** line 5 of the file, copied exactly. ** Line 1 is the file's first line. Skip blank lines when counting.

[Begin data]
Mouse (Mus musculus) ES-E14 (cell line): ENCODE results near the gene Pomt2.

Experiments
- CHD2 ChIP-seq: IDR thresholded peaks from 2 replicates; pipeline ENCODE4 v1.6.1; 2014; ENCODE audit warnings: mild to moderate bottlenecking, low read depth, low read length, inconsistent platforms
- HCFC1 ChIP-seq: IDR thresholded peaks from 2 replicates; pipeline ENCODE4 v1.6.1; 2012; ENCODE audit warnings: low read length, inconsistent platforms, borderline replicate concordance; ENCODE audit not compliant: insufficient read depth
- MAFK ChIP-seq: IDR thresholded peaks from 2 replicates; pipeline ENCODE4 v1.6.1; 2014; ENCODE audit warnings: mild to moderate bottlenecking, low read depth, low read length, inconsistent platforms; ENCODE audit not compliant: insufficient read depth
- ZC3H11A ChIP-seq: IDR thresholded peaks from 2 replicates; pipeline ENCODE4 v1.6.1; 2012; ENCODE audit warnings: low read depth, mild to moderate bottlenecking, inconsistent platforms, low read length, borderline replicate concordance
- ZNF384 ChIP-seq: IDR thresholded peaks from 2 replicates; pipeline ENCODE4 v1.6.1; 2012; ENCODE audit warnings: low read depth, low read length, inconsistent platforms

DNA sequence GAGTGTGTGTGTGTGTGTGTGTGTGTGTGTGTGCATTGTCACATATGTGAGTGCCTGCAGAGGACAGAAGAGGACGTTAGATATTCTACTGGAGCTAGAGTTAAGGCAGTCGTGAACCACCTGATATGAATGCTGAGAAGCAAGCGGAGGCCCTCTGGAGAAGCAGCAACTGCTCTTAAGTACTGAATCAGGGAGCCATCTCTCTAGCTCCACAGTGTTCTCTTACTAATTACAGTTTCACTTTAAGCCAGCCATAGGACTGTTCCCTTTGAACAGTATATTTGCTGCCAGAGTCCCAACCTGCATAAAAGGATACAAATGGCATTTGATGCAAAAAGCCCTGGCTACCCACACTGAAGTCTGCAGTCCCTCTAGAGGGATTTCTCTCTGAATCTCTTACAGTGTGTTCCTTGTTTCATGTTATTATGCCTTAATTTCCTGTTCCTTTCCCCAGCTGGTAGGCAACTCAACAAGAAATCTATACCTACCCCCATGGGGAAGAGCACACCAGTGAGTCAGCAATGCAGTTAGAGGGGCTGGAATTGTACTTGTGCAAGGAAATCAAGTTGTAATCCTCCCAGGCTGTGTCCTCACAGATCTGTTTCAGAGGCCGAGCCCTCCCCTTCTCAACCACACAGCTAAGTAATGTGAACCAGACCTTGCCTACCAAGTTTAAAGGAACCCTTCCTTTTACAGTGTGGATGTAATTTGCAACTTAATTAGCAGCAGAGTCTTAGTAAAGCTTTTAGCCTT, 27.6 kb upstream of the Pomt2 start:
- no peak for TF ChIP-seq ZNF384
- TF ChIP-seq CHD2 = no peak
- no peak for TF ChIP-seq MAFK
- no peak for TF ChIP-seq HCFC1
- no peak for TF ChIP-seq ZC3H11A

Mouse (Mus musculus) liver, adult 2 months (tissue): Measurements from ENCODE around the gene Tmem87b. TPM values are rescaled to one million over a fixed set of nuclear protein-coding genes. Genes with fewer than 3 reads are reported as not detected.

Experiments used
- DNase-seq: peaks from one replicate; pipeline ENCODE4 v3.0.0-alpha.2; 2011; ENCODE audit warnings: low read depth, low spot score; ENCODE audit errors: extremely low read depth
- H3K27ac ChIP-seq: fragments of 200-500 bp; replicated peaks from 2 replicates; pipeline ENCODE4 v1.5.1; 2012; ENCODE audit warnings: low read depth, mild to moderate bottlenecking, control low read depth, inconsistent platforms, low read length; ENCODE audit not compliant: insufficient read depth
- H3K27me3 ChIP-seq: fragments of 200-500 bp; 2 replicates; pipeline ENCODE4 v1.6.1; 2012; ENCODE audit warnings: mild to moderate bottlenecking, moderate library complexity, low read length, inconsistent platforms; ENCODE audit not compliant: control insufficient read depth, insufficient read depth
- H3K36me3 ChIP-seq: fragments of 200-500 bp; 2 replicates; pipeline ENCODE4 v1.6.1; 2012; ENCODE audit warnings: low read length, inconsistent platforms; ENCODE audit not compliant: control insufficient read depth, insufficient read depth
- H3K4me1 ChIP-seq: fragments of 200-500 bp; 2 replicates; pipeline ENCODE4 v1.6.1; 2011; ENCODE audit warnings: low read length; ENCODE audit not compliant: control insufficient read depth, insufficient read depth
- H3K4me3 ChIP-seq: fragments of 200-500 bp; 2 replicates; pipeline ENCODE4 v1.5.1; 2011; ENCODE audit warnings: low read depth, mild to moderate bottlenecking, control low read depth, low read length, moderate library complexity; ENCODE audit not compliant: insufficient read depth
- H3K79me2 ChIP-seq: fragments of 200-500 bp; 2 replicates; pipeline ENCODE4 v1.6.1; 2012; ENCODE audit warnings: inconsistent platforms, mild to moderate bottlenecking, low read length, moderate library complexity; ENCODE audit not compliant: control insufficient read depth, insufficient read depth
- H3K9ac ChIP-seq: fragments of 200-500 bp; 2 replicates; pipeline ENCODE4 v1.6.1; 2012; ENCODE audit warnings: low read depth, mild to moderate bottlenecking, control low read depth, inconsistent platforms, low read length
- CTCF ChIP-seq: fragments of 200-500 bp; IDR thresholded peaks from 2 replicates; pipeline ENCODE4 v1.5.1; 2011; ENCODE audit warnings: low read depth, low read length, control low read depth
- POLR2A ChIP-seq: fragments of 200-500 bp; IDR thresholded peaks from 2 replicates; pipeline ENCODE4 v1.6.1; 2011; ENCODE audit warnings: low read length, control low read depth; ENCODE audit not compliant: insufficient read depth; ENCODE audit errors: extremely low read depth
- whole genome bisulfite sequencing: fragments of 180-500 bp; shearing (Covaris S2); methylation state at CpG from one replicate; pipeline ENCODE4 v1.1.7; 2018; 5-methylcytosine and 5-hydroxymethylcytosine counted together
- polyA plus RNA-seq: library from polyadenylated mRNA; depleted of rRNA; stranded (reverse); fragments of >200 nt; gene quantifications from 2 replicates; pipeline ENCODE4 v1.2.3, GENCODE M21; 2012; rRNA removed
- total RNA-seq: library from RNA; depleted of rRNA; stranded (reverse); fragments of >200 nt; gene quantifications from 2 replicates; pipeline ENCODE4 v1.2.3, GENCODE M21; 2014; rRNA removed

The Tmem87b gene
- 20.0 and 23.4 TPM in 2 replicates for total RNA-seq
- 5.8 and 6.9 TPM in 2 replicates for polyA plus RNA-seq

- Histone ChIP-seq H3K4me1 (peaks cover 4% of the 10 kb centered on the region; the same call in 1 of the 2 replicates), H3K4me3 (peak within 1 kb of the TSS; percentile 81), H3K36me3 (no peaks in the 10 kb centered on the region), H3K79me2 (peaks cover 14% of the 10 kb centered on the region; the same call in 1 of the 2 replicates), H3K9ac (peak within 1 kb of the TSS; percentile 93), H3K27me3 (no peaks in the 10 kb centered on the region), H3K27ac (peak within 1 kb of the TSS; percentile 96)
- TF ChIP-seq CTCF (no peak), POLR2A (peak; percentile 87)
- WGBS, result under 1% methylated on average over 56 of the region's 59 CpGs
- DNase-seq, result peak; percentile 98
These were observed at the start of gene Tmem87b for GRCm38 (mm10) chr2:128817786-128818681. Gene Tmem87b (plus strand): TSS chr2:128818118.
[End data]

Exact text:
- MAFK ChIP-seq: IDR thresholded peaks from 2 replicates; pipeline ENCODE4 v1.6.1; 2014; ENCODE audit warnings: mild to moderate bottlenecking, low read depth, low read length, inconsistent platforms; ENCODE audit not compliant: insufficient read depth